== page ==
World’s No. 1 miner BHP Billiton put its money on oil and gas

Fayetteville Shale, Arkansas, USA. (Image courtesy of BHP Billiton)

World’s No. 1 mining company BHP Billiton (ASX, NYSE:BHP) (LON:BLT) is going all out for its petroleum business, planning to invest as much as $5 billion in that unit as well as mulling potential acquisitions thanks recovering oil prices and the firm’s efforts to lower costs.

The company has renewed expansion plans for its oil business as a recovery in crude prices and reduction in costs makes investments in projects more attractive.

Speaking to investors Wednesday, BHP’s petroleum president Steve Pastor said a crude shortage is likely to emerge next year, adding that company’s substantial oil business, which includes shale deposits in the US, was well placed to supply the world’s ongoing demand for related products.

“While currently well supplied, underlying fundamentals suggest both oil and gas markets are improving more quickly than our minerals commodities,” Pastor said.

BHP, which in January this year took a massive $7.2 billion write-down on its US shale unit, said the market has changed substantially since then and that its board is mulling the future of the BP-operated Mad Dog 2 oil and gas project in the Gulf of Mexico. A decision on this, the miner said, will be taken within six months and such operation could enter production by 2022.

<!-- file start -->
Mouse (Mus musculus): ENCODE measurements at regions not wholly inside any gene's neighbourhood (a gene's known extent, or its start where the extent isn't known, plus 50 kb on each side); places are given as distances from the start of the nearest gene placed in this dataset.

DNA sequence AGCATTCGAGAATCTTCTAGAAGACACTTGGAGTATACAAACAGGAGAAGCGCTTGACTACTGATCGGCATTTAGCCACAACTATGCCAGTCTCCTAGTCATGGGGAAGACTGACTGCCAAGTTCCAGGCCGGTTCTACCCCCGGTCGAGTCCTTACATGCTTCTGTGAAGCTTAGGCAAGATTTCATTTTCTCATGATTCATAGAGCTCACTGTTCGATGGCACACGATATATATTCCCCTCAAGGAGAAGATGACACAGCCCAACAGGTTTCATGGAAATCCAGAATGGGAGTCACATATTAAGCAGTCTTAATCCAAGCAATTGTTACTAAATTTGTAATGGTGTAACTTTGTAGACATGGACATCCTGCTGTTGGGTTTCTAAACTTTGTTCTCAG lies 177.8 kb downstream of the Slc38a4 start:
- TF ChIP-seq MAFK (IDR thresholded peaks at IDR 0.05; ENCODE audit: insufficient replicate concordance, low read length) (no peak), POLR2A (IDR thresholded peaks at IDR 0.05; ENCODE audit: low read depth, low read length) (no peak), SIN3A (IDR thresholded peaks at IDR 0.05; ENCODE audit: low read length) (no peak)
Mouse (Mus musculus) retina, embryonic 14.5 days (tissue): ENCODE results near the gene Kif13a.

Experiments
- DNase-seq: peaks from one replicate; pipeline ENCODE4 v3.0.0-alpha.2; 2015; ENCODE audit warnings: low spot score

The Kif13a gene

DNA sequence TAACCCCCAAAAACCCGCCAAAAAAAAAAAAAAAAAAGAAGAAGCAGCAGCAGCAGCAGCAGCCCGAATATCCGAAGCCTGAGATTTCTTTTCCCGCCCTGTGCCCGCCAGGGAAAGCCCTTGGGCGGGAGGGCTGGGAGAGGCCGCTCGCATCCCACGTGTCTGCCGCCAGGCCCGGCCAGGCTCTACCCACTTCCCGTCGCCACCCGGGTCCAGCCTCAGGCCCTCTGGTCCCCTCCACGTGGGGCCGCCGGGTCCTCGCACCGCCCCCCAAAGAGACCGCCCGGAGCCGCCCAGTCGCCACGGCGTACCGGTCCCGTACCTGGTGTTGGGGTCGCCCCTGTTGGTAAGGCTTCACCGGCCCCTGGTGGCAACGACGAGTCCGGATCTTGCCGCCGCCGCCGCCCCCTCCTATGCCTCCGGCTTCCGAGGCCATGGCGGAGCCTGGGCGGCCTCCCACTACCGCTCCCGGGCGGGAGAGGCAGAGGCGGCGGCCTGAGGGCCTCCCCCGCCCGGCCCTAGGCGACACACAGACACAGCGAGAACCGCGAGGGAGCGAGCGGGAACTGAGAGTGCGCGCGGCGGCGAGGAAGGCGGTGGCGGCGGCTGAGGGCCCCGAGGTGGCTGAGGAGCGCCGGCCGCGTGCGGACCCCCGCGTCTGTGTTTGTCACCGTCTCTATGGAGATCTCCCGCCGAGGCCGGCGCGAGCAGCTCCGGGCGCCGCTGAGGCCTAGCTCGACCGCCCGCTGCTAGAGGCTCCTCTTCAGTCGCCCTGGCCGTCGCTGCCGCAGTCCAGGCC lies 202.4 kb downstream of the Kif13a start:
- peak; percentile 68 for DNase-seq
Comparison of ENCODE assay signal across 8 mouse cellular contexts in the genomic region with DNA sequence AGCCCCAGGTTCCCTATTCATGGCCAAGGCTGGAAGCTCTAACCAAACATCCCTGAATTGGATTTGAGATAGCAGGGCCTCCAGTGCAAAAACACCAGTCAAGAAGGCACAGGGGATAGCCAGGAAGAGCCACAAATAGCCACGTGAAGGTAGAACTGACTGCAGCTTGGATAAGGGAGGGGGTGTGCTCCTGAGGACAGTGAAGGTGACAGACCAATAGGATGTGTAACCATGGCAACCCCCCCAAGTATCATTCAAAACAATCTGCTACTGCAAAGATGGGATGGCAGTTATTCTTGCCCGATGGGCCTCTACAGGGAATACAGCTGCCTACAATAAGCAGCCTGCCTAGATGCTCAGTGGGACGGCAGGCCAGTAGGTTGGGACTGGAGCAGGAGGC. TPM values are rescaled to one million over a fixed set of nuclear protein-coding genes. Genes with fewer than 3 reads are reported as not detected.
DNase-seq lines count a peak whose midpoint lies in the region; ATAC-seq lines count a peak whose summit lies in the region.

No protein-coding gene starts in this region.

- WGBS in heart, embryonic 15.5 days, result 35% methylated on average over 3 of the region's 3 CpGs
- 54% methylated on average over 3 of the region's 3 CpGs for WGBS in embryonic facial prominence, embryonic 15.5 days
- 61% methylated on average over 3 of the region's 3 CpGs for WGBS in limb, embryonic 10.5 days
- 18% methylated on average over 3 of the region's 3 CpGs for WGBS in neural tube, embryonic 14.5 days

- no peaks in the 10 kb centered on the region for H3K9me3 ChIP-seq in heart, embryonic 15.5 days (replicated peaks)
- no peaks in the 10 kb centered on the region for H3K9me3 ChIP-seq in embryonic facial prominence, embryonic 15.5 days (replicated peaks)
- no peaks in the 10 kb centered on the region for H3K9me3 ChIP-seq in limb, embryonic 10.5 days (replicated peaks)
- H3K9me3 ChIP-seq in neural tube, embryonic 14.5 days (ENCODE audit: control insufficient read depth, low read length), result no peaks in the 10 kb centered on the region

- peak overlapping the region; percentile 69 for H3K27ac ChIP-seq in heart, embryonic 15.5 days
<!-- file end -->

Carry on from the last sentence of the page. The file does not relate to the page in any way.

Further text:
BHP is also considering additional investments of as much as $2.5 billion in existing project options.

The reason behind these moves, Pastor noted, is that population growth and rising incomes are expected to boost oil demand to more than 100,000 barrels of liquids per day by 2025. And a third of that, he said, will need to come from new sources, which means there’s a significant opportunity to make investments in growth.

The company said unit cash costs in its conventional petroleum business are expected to be around $10 per barrel of oil equivalent over the next two years, giving it some of the best returns in the industry. It also said its shale assets are generating cash at current prices.